Jan. 20, 2011— -- Jean Kennedy Smith, President John F. Kennedy's last remaining sibling, still has strong memories of the cold January day of her brother's inauguration 50 years ago.
"We had a big party at our house the night before," she told ABC News' Christiane Amanpour. "It was going to snow. It was in our garden in Georgetown. That was, sort of, the send-off and everybody was very up and excited."
Smith sat down with "Nightline" to mark the 50th anniversary of her brother's inauguration, and in a rare, exclusive interview she discussed how her brother's words still are relevant today.
Watch the full interview on "Nightline" tonight at 11:35 p.m. ET
"[What] we all remember is that very famous line about, 'Ask not what your country can do for you, ask what you can do for your country,'" Smith said. "And I think that sort of sums up his philosophy. That was a very strong sentiment that he believed deeply in."
The Kennedys are well known for their devotion to public service. Smith made her own contribution when she served as ambassador to Ireland under President Bill Clinton, helping to broker a historic peace agreement involving Northern Ireland.
In addition, no other family in public life has experienced as much tragic loss as the Kennedys. Smith is familiar with the kind of political violence waged on Rep. Gabrielle Giffords, D-Ariz., in Tucson, Ariz.
"It's happened, we all know, in the past," Smith said. "I don't think we should blame a whole group of people for it. I think, probably, it calls our attention to our country and, 'Are we doing the best we can for everybody?'"
Jean Kennedy Smith on Her Family's Legacy and Home Life
Smith believes politicians are more than capable of working together to improve the current political tone.
"I think that if we cross the aisles, as all my brothers did" gaps can be bridged, Smith said. "I think they honestly felt that people ... march to their own drummer and that they have a point of view, and their point of view should be respected. I mean, Teddy, of course, is well known for crossing the aisle."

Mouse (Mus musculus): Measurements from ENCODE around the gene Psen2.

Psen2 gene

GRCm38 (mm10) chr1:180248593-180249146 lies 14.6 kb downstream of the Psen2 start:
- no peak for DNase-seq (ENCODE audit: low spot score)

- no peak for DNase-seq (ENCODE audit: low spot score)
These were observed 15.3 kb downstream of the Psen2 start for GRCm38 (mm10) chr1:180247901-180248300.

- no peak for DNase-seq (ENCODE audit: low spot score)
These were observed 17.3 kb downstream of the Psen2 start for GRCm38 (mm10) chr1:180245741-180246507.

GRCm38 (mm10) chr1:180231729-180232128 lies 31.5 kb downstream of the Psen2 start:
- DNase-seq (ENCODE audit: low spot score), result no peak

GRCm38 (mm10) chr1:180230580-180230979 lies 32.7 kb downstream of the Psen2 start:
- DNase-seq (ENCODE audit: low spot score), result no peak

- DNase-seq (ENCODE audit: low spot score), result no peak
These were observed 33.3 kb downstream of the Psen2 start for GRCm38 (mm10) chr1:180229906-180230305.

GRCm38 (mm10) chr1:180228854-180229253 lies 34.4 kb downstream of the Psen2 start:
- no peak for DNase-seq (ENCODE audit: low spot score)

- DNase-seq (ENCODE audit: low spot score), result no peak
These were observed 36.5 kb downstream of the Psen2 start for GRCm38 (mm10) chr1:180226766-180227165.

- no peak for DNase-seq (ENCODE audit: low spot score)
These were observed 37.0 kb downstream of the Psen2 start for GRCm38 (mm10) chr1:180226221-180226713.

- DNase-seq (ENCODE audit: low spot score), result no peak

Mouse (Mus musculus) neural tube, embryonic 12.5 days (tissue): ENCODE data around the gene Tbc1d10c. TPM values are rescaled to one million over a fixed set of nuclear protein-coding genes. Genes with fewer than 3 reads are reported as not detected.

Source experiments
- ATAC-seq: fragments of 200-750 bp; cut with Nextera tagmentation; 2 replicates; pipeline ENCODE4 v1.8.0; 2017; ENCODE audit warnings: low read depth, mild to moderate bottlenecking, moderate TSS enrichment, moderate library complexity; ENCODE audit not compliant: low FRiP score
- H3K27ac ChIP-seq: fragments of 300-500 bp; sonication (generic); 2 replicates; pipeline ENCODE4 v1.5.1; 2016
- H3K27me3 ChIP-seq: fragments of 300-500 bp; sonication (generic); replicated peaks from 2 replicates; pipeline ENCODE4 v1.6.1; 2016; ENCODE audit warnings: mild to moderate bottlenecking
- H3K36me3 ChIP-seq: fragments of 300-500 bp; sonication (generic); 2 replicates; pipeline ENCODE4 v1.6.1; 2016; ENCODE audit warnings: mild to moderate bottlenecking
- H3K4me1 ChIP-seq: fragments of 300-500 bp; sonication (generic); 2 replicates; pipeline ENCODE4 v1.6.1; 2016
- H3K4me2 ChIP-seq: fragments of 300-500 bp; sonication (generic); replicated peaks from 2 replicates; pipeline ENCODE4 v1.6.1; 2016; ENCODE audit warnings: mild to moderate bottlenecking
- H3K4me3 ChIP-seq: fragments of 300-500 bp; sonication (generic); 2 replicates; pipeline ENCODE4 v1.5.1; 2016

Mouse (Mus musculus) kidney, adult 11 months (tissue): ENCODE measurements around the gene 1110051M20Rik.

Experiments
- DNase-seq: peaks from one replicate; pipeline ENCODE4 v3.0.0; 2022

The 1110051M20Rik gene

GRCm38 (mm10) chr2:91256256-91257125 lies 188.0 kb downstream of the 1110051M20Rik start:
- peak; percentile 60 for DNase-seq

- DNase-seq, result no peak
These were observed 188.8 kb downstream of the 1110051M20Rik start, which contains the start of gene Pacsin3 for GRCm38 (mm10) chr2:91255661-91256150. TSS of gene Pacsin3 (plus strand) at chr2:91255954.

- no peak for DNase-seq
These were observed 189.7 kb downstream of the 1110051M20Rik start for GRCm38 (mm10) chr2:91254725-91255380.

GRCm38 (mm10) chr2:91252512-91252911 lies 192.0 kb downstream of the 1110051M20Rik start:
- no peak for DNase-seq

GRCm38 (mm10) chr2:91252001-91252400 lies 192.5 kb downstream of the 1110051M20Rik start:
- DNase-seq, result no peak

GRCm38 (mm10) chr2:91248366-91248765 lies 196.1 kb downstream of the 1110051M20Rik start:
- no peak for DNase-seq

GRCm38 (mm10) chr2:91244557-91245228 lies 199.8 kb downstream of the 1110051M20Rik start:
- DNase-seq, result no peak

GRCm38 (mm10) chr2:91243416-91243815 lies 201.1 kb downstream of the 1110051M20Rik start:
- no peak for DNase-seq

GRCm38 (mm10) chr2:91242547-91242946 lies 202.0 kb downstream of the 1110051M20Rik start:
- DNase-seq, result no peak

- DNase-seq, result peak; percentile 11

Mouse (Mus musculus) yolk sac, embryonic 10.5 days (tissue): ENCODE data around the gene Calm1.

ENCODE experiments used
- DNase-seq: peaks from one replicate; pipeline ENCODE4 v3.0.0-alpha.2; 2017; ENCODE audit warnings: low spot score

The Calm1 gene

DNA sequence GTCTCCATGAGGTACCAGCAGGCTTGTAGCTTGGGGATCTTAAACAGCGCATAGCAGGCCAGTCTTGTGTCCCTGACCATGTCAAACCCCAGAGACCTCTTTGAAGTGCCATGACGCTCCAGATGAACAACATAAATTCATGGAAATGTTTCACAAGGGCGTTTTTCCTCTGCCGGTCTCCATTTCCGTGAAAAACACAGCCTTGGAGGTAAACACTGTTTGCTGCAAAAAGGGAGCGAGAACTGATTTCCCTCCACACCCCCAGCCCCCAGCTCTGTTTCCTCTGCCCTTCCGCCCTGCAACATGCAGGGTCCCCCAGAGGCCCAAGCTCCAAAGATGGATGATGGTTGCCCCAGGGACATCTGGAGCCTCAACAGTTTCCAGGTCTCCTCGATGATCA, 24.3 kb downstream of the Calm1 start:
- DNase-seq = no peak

She chuckled, "I think coming from a big family, it helps you to keep your sense of humor about certain things ... even politics."
Politics has been the Kennedys' family business more than 70 years. Smith said she and her father, Joseph P. Kennedy Sr., an ambassador to the United Kingdom, are the first father-daughter ambassadors in the country's history.
"My father was a very powerful influence, well, always, through our life," she said. "He taught us very much that ... we were very lucky and that we should make a contribution to country, that we were fortunate to live in America."
Although she came from a life of privilege, Smith said her parents' focus always was on their family.
"I don't ever remember a dinner party, a cocktail party in our house ever," she said. "It was always family."
Smith is one of the last direct descendents of what many consider to be America's royal family. Their incredible political influence was demonstrated in the 2008 presidential election.
"Caroline Kennedy and Ted Kennedy not only endorsed Barack Obama, but say explicitly that he was the heir to John F. Kennedy," said Jonathan Alter, author of "The Promise," a book about Obama's rise to the presidency. "[Obama] would not have beaten Hillary Clinton in the Democratic primaries, on Super Tuesday, without the help of the Kennedy family."
Smith on Obama: 'I Think He Is a Good President'
Smith echoed her family's decision to support Obama in the race.
"I think he is a good president," she said. "I think he's had difficulty, big difficulties, in the situation he came into, and I think that he handled it very well."
After Rep. Patrick Kennedy, D-R.I., decided not to seek re-election this past November, no Kennedy is serving in a national office for the first time in 63 years. Smith said it's something she doesn't even think about.
"I know one is going to crop up," she said, laughing. "I'll have to go to another fundraiser."